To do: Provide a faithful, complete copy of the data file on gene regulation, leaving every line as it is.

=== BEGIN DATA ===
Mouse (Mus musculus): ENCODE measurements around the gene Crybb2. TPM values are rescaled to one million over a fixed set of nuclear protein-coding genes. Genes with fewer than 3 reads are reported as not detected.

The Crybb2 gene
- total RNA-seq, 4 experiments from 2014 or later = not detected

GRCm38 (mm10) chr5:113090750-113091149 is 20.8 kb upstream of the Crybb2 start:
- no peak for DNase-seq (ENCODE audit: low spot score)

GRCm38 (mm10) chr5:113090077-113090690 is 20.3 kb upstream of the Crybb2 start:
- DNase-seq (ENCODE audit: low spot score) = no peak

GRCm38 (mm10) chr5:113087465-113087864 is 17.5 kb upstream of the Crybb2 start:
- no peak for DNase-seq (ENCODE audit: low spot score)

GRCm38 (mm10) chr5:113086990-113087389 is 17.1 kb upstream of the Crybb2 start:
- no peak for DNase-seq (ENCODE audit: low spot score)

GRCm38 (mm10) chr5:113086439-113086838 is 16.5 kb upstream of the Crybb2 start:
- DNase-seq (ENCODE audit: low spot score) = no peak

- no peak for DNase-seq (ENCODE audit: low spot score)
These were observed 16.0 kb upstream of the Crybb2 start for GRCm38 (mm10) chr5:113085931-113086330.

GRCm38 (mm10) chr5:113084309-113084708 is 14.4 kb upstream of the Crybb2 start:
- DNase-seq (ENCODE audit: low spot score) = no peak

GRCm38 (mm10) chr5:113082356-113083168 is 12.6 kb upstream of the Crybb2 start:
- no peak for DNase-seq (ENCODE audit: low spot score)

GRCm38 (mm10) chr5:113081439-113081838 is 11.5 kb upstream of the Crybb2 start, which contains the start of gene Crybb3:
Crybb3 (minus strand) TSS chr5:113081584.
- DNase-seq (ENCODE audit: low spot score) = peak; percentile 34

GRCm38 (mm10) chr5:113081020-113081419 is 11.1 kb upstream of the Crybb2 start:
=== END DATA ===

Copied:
Mouse (Mus musculus): ENCODE measurements around the gene Crybb2. TPM values are rescaled to one million over a fixed set of nuclear protein-coding genes. Genes with fewer than 3 reads are reported as not detected.

The Crybb2 gene
- total RNA-seq, 4 experiments from 2014 or later = not detected

GRCm38 (mm10) chr5:113090750-113091149 is 20.8 kb upstream of the Crybb2 start:
- no peak for DNase-seq (ENCODE audit: low spot score)

GRCm38 (mm10) chr5:113090077-113090690 is 20.3 kb upstream of the Crybb2 start:
- DNase-seq (ENCODE audit: low spot score) = no peak

GRCm38 (mm10) chr5:113087465-113087864 is 17.5 kb upstream of the Crybb2 start:
- no peak for DNase-seq (ENCODE audit: low spot score)

GRCm38 (mm10) chr5:113086990-113087389 is 17.1 kb upstream of the Crybb2 start:
- no peak for DNase-seq (ENCODE audit: low spot score)

GRCm38 (mm10) chr5:113086439-113086838 is 16.5 kb upstream of the Crybb2 start:
- DNase-seq (ENCODE audit: low spot score) = no peak

- no peak for DNase-seq (ENCODE audit: low spot score)
These were observed 16.0 kb upstream of the Crybb2 start for GRCm38 (mm10) chr5:113085931-113086330.

GRCm38 (mm10) chr5:113084309-113084708 is 14.4 kb upstream of the Crybb2 start:
- DNase-seq (ENCODE audit: low spot score) = no peak

GRCm38 (mm10) chr5:113082356-113083168 is 12.6 kb upstream of the Crybb2 start:
- no peak for DNase-seq (ENCODE audit: low spot score)

GRCm38 (mm10) chr5:113081439-113081838 is 11.5 kb upstream of the Crybb2 start, which contains the start of gene Crybb3:
Crybb3 (minus strand) TSS chr5:113081584.
- DNase-seq (ENCODE audit: low spot score) = peak; percentile 34

GRCm38 (mm10) chr5:113081020-113081419 is 11.1 kb upstream of the Crybb2 start: